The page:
22290 Topics in Mathematical Biology: Course Information


Lectures are Saturdays and Mondays, 3:00–5:00 pm, and are live streamed online via webinar. Click here to learn more about our webinars.
You are encouraged to attend the live webinars, but the recorded videos are available in the course Telegram group.

Office hours

Mojtaba Tefagh's office hours: Saturdays and Mondays, 5:00–5:30 pm, via webinar.

TA office hours: The TAs will offer informal working sessions, that will also serve as their office hours, starting the second week of class. Attendance is not required.

  • Mohammad Hosein Moteallehi: Saturdays, 5:30–6:30 pm, via webinar

  • Ehsan Zangeneh: Mondays, 5:30–6:30 pm, via webinar

Textbook and optional references

The textbook is Optimization Methods in Metabolic Networks and the lecture slides are available here. Applications of convex optimization in metabolic network analysis can serve as an auxiliary text. Moreover, we will use the constraint-based modeling lectures from a course on metabolic modeling taught by Scott Hinton.

Course requirements and grading

  1. Project deliverables:

    1. Initial proposal. title + team members (max size of 3 students) + 1-page description of concept and methods (excluding references)

    2. Milestone report. early draft of at most 3 pages (including annexes and figures) + next steps and intended experiments + contributions of each team member

    3. Final writeup. report (maximum 5 pages long) + link to the GitHub repository + contributions of each team member

  2. Grading: Homework 30%, project 70%. These weights are approximate; we reserve the right to change them later.


Good knowledge of convex optimization (as in 22494), and exposure to bioinformatics.
You will use one of the COBRA toolbox (Matlab), COBRApy (Python), or COBRA.jl (Julia) to write simple scripts, so basic familiarity with elementary programming will be required. We refer to COBRA, COBRApy, and COBRA.jl collectively as COBRA*.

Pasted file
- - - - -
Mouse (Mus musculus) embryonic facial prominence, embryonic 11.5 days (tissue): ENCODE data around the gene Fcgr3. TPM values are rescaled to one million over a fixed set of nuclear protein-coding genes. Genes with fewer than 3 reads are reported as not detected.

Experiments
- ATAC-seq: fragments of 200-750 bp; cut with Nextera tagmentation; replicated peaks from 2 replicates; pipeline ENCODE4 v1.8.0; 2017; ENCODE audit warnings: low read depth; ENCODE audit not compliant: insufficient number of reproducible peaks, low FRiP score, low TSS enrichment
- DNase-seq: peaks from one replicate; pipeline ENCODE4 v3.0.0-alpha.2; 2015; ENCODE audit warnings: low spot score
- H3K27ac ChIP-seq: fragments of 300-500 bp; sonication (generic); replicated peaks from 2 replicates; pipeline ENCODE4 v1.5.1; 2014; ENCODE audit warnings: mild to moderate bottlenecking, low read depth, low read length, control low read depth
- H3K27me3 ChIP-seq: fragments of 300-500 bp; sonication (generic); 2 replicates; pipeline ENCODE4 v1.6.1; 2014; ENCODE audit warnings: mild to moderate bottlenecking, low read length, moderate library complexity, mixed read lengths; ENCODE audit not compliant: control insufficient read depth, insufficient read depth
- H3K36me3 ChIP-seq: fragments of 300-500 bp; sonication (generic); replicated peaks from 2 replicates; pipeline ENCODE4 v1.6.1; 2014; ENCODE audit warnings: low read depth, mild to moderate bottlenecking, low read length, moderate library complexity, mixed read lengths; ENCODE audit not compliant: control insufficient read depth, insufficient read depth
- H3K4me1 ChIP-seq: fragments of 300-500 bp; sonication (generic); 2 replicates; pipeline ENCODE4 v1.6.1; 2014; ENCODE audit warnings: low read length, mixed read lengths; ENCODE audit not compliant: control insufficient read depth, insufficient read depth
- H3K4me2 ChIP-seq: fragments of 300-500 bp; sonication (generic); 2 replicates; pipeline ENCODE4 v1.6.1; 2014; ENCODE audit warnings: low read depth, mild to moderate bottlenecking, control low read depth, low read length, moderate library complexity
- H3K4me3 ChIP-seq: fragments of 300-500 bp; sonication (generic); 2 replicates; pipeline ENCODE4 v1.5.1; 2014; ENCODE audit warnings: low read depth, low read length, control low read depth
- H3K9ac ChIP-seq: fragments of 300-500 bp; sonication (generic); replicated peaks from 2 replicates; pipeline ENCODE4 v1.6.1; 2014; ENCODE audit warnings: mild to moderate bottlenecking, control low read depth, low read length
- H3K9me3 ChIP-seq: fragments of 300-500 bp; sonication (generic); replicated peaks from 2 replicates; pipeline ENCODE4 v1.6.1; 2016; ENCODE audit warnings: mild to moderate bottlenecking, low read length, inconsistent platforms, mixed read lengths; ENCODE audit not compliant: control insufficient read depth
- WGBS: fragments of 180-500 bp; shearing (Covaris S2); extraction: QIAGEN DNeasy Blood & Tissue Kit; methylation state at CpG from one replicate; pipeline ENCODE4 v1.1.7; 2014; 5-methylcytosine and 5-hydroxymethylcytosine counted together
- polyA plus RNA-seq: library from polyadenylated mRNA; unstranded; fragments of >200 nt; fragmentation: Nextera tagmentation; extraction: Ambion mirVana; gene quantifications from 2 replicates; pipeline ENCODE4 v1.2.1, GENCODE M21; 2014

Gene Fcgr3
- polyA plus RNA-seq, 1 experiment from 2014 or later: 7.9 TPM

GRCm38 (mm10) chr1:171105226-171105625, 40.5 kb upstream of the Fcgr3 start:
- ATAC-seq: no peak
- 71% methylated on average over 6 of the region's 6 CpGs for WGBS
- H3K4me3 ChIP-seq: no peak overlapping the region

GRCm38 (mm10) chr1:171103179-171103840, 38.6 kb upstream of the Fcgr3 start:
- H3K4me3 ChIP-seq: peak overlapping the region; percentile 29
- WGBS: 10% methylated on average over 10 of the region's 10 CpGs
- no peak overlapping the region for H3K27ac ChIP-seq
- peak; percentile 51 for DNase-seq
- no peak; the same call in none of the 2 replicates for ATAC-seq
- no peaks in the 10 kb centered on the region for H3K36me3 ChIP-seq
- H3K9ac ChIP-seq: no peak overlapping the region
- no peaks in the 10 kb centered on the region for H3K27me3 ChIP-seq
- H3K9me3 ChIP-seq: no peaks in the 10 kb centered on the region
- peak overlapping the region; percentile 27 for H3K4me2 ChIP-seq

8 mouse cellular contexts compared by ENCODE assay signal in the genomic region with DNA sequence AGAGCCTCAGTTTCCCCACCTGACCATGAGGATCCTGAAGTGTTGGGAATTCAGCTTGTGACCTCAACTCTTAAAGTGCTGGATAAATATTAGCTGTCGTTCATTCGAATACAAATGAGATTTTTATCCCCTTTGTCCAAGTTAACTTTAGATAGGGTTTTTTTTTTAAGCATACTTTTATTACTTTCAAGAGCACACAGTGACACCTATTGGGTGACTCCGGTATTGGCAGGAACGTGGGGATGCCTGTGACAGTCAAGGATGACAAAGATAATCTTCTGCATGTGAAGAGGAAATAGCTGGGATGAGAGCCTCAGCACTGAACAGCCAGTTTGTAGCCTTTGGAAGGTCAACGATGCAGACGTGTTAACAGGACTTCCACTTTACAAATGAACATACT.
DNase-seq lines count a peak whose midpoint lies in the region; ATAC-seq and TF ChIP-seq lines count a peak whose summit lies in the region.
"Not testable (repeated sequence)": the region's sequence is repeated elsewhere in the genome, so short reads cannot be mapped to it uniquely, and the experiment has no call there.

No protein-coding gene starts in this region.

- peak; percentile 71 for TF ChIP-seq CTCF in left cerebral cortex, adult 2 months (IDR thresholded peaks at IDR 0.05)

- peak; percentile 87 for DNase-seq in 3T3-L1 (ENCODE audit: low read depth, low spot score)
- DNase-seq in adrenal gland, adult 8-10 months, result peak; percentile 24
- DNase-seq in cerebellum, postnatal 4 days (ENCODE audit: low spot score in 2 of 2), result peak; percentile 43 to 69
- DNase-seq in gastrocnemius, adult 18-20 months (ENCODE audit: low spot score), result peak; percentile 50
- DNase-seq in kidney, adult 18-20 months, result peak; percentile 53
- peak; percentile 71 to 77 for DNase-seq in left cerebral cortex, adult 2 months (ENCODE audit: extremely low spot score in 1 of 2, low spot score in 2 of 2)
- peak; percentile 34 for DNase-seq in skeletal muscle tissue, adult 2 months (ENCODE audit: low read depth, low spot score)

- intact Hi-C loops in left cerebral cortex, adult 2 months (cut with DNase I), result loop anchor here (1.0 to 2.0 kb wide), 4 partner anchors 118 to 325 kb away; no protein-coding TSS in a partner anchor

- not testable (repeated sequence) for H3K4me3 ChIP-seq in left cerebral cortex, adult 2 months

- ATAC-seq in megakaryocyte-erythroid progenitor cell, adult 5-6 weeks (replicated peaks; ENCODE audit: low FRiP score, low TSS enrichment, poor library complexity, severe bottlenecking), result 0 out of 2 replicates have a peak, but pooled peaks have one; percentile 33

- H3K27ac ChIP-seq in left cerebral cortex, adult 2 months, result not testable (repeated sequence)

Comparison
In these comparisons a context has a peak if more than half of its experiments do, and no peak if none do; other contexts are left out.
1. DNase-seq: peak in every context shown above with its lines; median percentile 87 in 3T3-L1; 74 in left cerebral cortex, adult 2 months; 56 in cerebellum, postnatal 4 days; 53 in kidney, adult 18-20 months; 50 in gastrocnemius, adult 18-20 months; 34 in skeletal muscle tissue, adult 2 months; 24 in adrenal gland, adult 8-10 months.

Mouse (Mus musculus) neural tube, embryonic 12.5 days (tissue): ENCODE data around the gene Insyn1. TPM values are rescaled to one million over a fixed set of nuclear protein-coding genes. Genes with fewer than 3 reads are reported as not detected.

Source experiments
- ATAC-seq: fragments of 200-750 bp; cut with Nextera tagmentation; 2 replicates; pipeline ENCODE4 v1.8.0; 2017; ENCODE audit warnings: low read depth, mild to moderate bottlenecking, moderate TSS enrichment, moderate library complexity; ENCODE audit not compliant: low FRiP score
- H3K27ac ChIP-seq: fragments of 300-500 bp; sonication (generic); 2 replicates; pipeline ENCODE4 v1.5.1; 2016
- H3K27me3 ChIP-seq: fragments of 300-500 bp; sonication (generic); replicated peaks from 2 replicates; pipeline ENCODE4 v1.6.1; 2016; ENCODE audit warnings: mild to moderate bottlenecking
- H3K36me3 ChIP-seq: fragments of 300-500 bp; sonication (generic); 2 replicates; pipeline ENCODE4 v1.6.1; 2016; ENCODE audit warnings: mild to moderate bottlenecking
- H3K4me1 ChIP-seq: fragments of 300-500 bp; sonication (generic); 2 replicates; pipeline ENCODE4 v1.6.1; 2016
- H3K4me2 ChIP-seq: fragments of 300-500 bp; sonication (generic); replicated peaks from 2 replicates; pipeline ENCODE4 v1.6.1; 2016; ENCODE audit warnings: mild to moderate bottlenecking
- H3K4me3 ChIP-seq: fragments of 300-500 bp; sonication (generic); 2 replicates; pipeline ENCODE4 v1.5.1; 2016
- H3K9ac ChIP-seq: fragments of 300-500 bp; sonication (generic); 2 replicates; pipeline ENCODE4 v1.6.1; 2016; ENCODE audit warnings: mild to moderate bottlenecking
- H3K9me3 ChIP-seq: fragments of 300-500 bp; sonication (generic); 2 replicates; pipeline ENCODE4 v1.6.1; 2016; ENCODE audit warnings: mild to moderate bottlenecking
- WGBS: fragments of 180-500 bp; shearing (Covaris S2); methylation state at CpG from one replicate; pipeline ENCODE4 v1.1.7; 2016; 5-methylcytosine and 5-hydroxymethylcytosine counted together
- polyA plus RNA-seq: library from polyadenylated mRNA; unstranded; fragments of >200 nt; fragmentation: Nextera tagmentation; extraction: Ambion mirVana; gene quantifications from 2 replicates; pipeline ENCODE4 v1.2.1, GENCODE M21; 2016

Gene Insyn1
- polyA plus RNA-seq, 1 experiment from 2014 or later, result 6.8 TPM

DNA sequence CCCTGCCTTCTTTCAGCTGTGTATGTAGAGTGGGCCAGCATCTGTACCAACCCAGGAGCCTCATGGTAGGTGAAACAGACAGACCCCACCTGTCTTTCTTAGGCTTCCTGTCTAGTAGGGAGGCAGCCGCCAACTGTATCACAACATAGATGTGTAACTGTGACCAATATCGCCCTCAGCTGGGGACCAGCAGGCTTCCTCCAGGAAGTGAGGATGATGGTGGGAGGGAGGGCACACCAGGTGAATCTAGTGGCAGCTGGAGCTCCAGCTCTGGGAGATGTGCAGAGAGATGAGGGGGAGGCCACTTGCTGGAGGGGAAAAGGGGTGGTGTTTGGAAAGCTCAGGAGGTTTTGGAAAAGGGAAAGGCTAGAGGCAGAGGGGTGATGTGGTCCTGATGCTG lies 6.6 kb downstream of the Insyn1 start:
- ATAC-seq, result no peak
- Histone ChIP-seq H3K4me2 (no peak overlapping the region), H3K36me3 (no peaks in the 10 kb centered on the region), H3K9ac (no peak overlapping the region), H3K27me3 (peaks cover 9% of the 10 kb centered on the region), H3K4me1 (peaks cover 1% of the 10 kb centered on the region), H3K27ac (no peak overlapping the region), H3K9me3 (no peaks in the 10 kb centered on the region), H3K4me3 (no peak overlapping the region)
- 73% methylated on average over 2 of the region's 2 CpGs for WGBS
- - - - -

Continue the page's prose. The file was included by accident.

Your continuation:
Catalog description

This course discusses computational systems biology focusing on select topics in fluxomics in a well-balanced mixture of biology, mathematics, and computer science. We start by looking in detail at the mathematical underpinning of constraint-based analysis of genome-scale metabolic network reconstructions and provide a foundation for the analysis of optimization algorithms involved. Subsequently, we provide an overview of various papers and toolboxes from the literature in the remainder of the semester. Students will explore concepts through a research-oriented term project that will require them to define goals, success metrics, and deliverables for a computational challenge in systems biology and implement and evaluate a solution.

Course objectives

  • to present the basic theory of optimization methods, concentrating on results that arise in systems biology applications

  • to give students the background required to use the optimization methods in their own research work or applications

  • to give students the tools and training to understand and simulate models of metabolic pathways/networks dynamics

  • to give students a thorough understanding of how such models are analyzed, and some experience in analyzing them

Intended audience

This course should benefit anyone who uses or will use optimization methods in systems biology or related work (e.g., computational biology, bioinformatics). More specifically, people from the following departments and fields: Mathematical Sciences (especially computer science and applied mathematics); Biochemistry (especially areas like molecular biology, cell biology, enzymology, metabolism). The course may be useful to students and researchers in several other fields as well: Computational Mathematics, Computer Engineering, Biotechnology.